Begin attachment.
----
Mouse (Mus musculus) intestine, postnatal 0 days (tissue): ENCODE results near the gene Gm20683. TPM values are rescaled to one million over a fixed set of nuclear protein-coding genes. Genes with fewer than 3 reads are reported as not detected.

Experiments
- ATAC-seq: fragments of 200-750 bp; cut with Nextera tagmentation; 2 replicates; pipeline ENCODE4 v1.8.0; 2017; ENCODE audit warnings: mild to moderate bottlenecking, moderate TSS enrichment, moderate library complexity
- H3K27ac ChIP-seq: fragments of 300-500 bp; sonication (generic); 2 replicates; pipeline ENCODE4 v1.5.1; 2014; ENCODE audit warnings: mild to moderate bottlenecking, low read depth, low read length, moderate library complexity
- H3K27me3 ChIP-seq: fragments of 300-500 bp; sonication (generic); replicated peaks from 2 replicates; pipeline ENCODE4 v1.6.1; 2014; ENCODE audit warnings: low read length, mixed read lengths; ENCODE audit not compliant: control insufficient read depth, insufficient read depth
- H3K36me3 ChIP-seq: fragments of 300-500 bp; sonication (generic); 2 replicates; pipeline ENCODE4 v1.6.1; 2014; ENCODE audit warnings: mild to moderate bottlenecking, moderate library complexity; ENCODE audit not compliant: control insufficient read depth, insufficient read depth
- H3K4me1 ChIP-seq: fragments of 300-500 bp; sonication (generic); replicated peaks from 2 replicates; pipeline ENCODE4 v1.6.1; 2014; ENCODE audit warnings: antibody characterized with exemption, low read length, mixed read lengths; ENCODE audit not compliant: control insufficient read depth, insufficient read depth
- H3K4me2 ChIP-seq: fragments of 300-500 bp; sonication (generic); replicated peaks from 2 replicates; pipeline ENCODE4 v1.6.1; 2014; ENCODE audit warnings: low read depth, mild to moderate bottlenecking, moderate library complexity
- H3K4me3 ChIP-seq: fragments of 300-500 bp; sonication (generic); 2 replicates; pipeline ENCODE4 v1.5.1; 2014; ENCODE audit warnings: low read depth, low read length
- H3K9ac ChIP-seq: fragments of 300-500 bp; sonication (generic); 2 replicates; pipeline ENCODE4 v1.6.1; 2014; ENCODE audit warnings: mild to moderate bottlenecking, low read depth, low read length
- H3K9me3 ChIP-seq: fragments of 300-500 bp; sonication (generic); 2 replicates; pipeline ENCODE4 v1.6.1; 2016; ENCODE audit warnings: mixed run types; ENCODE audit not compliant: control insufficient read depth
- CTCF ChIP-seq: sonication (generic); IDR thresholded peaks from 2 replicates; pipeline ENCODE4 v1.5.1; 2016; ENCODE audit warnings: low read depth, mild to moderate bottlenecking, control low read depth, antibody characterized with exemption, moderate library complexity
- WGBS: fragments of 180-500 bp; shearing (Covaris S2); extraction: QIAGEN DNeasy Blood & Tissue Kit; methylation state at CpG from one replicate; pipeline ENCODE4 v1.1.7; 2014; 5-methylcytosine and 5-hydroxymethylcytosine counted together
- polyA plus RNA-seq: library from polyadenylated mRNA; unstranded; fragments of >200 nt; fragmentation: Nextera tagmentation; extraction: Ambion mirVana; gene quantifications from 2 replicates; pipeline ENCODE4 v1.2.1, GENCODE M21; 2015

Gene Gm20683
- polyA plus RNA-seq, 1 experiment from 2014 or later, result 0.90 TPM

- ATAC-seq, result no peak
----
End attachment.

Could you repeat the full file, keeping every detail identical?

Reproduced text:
Mouse (Mus musculus) intestine, postnatal 0 days (tissue): ENCODE results near the gene Gm20683. TPM values are rescaled to one million over a fixed set of nuclear protein-coding genes. Genes with fewer than 3 reads are reported as not detected.

Experiments
- ATAC-seq: fragments of 200-750 bp; cut with Nextera tagmentation; 2 replicates; pipeline ENCODE4 v1.8.0; 2017; ENCODE audit warnings: mild to moderate bottlenecking, moderate TSS enrichment, moderate library complexity
- H3K27ac ChIP-seq: fragments of 300-500 bp; sonication (generic); 2 replicates; pipeline ENCODE4 v1.5.1; 2014; ENCODE audit warnings: mild to moderate bottlenecking, low read depth, low read length, moderate library complexity
- H3K27me3 ChIP-seq: fragments of 300-500 bp; sonication (generic); replicated peaks from 2 replicates; pipeline ENCODE4 v1.6.1; 2014; ENCODE audit warnings: low read length, mixed read lengths; ENCODE audit not compliant: control insufficient read depth, insufficient read depth
- H3K36me3 ChIP-seq: fragments of 300-500 bp; sonication (generic); 2 replicates; pipeline ENCODE4 v1.6.1; 2014; ENCODE audit warnings: mild to moderate bottlenecking, moderate library complexity; ENCODE audit not compliant: control insufficient read depth, insufficient read depth
- H3K4me1 ChIP-seq: fragments of 300-500 bp; sonication (generic); replicated peaks from 2 replicates; pipeline ENCODE4 v1.6.1; 2014; ENCODE audit warnings: antibody characterized with exemption, low read length, mixed read lengths; ENCODE audit not compliant: control insufficient read depth, insufficient read depth
- H3K4me2 ChIP-seq: fragments of 300-500 bp; sonication (generic); replicated peaks from 2 replicates; pipeline ENCODE4 v1.6.1; 2014; ENCODE audit warnings: low read depth, mild to moderate bottlenecking, moderate library complexity
- H3K4me3 ChIP-seq: fragments of 300-500 bp; sonication (generic); 2 replicates; pipeline ENCODE4 v1.5.1; 2014; ENCODE audit warnings: low read depth, low read length
- H3K9ac ChIP-seq: fragments of 300-500 bp; sonication (generic); 2 replicates; pipeline ENCODE4 v1.6.1; 2014; ENCODE audit warnings: mild to moderate bottlenecking, low read depth, low read length
- H3K9me3 ChIP-seq: fragments of 300-500 bp; sonication (generic); 2 replicates; pipeline ENCODE4 v1.6.1; 2016; ENCODE audit warnings: mixed run types; ENCODE audit not compliant: control insufficient read depth
- CTCF ChIP-seq: sonication (generic); IDR thresholded peaks from 2 replicates; pipeline ENCODE4 v1.5.1; 2016; ENCODE audit warnings: low read depth, mild to moderate bottlenecking, control low read depth, antibody characterized with exemption, moderate library complexity
- WGBS: fragments of 180-500 bp; shearing (Covaris S2); extraction: QIAGEN DNeasy Blood & Tissue Kit; methylation state at CpG from one replicate; pipeline ENCODE4 v1.1.7; 2014; 5-methylcytosine and 5-hydroxymethylcytosine counted together
- polyA plus RNA-seq: library from polyadenylated mRNA; unstranded; fragments of >200 nt; fragmentation: Nextera tagmentation; extraction: Ambion mirVana; gene quantifications from 2 replicates; pipeline ENCODE4 v1.2.1, GENCODE M21; 2015

Gene Gm20683
- polyA plus RNA-seq, 1 experiment from 2014 or later, result 0.90 TPM

- ATAC-seq, result no peak